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Wilson County Bail Class
This lawsuit claimed that Wilson County, Tennessee, judicial commissioners set bail for arrested individuals based on an arbitrary formula that was not based on an individual’s particular likelihood to flee or be a danger to the community if released. Wilson County used a preset bail schedule based on the offense charged or other criteria that was not based on the individual. Wilson County judicial commissioners also used minimum bail amounts, on some occasions would refuse to set bail, or would increase bail based on a request by a police officer. Wilson County Judicial Commissioners were also poorly trained. The Class Wide Settlement Agreement provides for a comprehensive overhaul of the system of setting bail by Wilson County Judicial Commissioners. It provides for training of judicial commissioners, a system of tracking the bail set for each individual presented to a judicial commissioner for the setting of bail, and provides for a procedure to follow in the event Wilson County violates the terms of the agreement. Although no longer subject to supervision under the consent decree, Wilson County continues to implement best efforts to follow the law and has become a model for other judicial commissioners across the state to follow.
This lawsuit claimed that the Defendants, L & W Engineering and Southtec, LLC, violated Title VII of the Civil Rights Act of 1964, 42 U.S.C. § 1981, the Tennessee Human Rights Act and Tennessee’s “Whistle-blowing” laws by not hiring certain individuals who applied to be employed at Southtec’s Lebanon, Tennessee facility from January 1, 2002, to the present based on an applicant’s race or national origin. The Court did not decide which side was right, but both sides agreed to the Settlement to ensure a resolution, avoid the cost and risk of litigation, and to provide benefits to Class members. L&W Engineering Co., and Southtec LLC agreed to create a fund to be divided among the three individual Plaintiffs and all Class members.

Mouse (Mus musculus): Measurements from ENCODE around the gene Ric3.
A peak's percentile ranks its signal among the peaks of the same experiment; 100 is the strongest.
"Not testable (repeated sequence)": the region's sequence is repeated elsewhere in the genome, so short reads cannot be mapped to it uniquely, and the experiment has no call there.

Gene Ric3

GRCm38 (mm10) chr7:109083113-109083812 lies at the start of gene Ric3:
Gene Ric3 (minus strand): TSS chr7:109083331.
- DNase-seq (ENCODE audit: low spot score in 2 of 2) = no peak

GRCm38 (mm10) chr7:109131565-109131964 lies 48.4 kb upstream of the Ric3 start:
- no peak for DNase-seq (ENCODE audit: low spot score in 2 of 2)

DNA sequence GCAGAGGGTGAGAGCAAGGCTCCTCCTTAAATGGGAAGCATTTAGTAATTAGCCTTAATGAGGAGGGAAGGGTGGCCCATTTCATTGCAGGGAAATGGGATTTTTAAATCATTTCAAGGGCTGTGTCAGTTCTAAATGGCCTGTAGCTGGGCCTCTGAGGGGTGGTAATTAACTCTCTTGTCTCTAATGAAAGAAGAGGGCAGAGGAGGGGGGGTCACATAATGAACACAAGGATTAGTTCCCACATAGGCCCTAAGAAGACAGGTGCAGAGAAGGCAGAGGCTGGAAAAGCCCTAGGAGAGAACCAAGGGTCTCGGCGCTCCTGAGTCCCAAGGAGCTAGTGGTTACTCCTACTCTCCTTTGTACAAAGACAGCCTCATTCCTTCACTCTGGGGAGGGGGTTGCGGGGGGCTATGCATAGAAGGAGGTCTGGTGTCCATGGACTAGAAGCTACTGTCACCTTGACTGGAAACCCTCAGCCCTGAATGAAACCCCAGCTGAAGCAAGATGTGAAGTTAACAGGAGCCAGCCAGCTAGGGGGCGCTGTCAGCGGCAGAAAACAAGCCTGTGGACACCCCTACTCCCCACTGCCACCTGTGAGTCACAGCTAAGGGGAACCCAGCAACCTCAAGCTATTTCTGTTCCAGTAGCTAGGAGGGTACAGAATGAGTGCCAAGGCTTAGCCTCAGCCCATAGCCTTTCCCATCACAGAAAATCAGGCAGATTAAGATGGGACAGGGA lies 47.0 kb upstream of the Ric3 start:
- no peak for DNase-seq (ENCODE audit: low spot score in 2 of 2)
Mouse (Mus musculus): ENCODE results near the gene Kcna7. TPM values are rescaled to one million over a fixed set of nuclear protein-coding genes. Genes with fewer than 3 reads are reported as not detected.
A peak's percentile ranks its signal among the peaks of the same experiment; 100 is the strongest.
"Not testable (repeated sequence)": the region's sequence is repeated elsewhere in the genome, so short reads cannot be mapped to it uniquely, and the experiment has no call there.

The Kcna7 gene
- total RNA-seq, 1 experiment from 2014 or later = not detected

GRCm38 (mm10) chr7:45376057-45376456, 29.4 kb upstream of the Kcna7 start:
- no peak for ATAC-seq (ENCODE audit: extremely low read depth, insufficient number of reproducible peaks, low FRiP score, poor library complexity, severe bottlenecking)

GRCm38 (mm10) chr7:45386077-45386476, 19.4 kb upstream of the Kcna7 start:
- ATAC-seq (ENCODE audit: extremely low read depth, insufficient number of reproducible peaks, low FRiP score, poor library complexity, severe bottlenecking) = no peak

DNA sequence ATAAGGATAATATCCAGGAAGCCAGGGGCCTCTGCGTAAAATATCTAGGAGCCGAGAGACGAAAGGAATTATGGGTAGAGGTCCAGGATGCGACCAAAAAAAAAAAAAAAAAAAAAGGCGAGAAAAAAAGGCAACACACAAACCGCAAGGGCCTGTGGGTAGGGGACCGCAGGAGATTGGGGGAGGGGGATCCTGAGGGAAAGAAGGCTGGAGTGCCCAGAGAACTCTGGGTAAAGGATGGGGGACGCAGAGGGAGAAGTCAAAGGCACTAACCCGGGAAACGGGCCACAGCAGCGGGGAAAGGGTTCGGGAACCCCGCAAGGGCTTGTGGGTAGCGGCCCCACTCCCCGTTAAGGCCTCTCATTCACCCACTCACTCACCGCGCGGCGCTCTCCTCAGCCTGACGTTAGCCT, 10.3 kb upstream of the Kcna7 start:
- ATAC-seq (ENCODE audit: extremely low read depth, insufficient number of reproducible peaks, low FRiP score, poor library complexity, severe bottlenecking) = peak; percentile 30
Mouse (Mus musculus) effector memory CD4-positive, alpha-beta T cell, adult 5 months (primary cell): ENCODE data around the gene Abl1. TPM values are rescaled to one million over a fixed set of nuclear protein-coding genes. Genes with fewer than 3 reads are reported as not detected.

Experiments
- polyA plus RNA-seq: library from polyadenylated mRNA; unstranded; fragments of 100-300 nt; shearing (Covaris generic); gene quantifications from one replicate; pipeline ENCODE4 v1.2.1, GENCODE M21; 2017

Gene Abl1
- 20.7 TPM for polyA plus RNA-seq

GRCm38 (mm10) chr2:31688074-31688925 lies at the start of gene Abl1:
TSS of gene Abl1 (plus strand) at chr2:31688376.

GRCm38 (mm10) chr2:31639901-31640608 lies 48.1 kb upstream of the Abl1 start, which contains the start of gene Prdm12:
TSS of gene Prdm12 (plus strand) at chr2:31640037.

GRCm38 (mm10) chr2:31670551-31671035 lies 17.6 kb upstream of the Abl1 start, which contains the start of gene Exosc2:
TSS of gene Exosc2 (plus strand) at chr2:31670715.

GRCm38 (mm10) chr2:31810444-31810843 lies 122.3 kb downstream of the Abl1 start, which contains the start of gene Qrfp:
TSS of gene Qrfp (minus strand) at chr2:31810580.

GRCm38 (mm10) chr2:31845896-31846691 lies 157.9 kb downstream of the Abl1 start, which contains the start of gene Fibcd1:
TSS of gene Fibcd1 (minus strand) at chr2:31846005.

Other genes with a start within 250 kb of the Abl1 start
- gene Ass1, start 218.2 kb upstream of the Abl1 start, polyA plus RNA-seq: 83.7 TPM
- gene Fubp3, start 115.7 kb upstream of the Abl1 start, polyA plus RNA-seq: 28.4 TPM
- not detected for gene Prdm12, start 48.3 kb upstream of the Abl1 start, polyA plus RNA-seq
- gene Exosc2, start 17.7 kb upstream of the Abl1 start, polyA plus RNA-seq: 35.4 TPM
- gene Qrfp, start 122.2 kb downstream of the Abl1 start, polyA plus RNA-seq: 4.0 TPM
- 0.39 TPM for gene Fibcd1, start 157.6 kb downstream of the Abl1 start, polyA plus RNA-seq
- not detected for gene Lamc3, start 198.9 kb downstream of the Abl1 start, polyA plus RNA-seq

Update: As of May 20, 2008, all claims have been processed and either approved or rejected. A redacted list of approved claims and a redacted list of rejected claims can be found here with the rejected list including a reason for rejection. (The list includes only last name, first initial, and last four of your social security number.) If your claim was approved, you should have already received a check from the Fund Administrator in New York. Of all the checks distributed, all but three have been cashed. After repeated attempts to contact the three, the checks have been flagged for stop-payment. There are no other pending claims or outstanding checks. If your claim was rejected, you can find the reason why on the list. THERE IS NO APPEAL OR RECONSIDERATION. A final report of how the entire fund was distributed will be generated after the approved claims are paid and other matters resolved. There is a small fund balance remaining that will be distributed to non-profit legal organizations that concentrate their practice on litigating cases on behalf of individuals that have been discriminated on the basis of race, gender, or other protected classifications. Some of the case documents are available for review here. Any other documents, not shown, may be accessed and viewed via the court’s electronic document viewing service at http://pacer.psc.uscourts.gov/ with a properly issued password and user name. (Registration is free but the site does charge a small fee for document viewing and printing).
Rutherford County Bail Class
This lawsuit claimed that Rutherford County Judicial Commissioners set bail based on a preset list of charges and set bail amounts without regard to an individual’s personal likelihood to flee or be a danger to society if released. The list included offenses which have been declared unconstitutional or abolished by statute, such as “Homosexual Acts” and “Vagrancy”. (See list below) The U.S. Constitution requires an individualized assessment prior to setting bail and bail set by a preset list or arbitrarily is unconstitutional. Rutherford County agreed to settle the case immediately, paid the plaintiff $10,000 and agreed to stop the practice of preset bail by this list and issued a new policy manual to its judicial commissioners. (See settlement agreement and new policy manual below.) Unfortunately, it appears that Rutherford County might be up to its old tricks and a new lawsuit is being contemplated. If you have reason to believe that Rutherford County is starting to set bail based on a preset list and not on a person's likelihood to not appear for court, please contact me.
Henry County Bail Class